Past art galleries and shops, past homes where colourful creepers spill over boundary walls and big, barred gates protect the privacy of its rich, sometimes famous, owners, past quaint al fresco cafes smelling of fresh croissants, as I wind my way up a medieval street set in hard stone, I gasp in surprise. St Paul de Vence is one of the oldest, most celebrated villages in the French Riviera. Its understated charm seduces select artsy visitors and celeb residents every summer. Some of the most stunning views of both the Alps and the Mediterranean come easy here. And then there is the quiet, unhurried Riviera lifestyle that seems to shimmer and take shape almost as if you were in the midst of a midsummer’s dream.

But the reason for my surprise is somewhat more tangible. As I turn a blind corner on one of those narrow uphill paths that snake their way through the village, I am suddenly accosted by a stunning stone sculpture. A “man”, with a perfectly taut torso, lies suspended between the stone wall and the cliff on the other side. It is a work of public art that you don’t quite expect wandering around. But a fitting tribute nevertheless to the laidback artistic village whose inhabitants through history have included the most famous names in European art and literature. Even now, Marc Chagall, who produced quite a bit of his art here, lays at eternal rest in this village.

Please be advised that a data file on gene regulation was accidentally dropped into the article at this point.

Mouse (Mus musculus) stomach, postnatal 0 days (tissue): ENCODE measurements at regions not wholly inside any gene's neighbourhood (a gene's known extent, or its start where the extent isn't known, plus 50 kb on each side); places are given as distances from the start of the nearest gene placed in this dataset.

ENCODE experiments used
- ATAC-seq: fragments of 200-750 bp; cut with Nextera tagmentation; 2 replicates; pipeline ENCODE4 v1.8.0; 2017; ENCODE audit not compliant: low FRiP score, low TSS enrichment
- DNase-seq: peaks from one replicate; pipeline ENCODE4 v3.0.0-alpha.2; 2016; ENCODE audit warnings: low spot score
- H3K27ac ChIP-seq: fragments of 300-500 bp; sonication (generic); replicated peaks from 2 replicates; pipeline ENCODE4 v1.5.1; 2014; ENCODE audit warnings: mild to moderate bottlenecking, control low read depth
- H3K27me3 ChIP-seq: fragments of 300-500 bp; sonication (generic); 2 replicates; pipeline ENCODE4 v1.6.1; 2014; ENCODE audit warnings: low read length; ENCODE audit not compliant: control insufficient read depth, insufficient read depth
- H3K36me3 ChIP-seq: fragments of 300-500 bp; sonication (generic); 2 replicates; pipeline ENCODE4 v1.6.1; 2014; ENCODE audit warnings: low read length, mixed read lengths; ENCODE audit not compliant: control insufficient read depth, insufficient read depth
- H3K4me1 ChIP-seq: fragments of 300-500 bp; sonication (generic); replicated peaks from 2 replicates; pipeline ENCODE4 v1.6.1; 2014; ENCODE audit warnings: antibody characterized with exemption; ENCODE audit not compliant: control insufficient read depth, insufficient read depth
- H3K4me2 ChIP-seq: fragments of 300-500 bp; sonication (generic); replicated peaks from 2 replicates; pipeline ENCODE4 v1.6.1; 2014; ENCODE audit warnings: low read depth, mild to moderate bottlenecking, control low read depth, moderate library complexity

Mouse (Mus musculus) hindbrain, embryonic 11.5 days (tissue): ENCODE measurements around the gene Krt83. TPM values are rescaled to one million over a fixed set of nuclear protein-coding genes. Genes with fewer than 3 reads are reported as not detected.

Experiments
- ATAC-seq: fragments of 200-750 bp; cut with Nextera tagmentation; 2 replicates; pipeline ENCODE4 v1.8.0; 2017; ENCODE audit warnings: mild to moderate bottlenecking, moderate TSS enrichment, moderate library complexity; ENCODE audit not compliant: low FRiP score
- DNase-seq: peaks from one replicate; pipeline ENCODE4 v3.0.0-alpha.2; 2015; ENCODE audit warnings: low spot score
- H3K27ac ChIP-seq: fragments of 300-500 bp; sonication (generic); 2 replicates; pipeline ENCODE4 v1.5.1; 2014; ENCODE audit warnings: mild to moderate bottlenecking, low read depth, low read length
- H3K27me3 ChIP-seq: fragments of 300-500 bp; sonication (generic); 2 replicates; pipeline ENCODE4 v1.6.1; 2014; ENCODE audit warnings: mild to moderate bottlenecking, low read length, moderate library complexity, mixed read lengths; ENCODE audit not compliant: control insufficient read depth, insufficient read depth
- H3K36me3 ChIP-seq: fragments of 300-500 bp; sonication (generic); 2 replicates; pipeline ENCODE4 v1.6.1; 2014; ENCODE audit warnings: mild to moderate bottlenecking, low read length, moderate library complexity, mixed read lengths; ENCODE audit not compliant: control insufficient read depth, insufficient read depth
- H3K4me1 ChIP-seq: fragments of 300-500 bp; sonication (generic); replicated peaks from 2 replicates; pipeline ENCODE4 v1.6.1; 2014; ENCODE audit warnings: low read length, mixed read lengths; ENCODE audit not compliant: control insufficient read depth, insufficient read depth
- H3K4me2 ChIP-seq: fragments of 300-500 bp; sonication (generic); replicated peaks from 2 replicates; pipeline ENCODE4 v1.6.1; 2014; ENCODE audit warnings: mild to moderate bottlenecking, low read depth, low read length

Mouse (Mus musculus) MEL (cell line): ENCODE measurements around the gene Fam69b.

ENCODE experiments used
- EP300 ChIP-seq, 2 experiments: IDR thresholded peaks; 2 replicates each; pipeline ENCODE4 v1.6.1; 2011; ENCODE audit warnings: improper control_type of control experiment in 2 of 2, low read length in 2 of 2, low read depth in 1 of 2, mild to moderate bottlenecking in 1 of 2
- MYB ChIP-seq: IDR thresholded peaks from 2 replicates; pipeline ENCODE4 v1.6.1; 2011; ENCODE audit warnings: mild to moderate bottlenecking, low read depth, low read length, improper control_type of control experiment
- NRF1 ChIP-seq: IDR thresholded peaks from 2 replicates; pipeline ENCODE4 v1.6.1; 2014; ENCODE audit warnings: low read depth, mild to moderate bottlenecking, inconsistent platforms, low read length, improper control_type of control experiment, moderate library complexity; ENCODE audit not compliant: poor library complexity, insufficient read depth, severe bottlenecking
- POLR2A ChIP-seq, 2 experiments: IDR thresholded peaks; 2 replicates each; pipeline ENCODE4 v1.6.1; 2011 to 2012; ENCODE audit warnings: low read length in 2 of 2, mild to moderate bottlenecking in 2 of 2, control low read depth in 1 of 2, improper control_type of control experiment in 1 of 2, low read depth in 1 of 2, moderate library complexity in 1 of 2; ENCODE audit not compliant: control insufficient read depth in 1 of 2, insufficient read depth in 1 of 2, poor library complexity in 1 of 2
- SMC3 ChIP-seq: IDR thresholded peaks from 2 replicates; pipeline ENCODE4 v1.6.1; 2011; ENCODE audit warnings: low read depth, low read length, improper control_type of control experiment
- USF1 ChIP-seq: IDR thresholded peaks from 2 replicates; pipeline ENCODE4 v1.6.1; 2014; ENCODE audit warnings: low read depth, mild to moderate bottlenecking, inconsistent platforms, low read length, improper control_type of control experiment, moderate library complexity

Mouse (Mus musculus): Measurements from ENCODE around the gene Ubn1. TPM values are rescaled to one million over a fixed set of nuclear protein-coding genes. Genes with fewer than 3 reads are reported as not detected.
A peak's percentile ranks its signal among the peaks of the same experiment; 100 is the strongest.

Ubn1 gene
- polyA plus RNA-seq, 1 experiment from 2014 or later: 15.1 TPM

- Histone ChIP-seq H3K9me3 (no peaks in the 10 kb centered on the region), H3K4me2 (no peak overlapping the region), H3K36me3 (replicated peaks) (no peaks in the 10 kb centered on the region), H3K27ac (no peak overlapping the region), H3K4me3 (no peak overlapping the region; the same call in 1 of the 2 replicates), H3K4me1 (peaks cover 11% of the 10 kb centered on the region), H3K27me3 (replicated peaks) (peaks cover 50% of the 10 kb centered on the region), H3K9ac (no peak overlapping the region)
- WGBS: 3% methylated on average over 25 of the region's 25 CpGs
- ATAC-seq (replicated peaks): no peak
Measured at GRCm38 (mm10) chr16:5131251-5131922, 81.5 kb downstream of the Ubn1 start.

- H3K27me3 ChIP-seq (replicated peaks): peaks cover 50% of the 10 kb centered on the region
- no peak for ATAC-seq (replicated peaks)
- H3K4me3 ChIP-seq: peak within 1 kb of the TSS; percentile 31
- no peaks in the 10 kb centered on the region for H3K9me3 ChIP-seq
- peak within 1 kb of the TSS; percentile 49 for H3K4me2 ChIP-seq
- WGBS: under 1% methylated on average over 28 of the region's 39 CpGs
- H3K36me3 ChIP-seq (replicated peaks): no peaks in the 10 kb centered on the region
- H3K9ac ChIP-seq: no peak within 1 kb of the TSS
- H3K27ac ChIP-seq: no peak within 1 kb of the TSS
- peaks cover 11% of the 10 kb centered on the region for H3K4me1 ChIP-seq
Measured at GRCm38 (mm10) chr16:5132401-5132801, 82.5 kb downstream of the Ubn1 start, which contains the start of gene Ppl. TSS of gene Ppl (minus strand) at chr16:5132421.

St Paul de Vence is not on your usual touristy itineraries. But this summer if you are planning a trip across Europe, more specifically the high-powered Riviera, make sure to stop by and imbibe
its unique spirit. There are, of course, various reasons why we travel. For some of us, it may be to tick off a bucketlist. The Eiffel, check. Moulin rouge, check. The yachts and parties of Monaco, double check. For others, travel becomes a quest. Not just to discover lesserknown places on the outside, but those darker crevasses and dirt streets that make up our inside. At St Paul’s, in the quiet you may just find a sudden burst of creativity, or a passion you didn’t know existed.

It’s the same sense of being one with the world, you may discover within yourself on a contended night in Lyon, another beautiful but not-so-frequented city in France. I am on a tour from Paris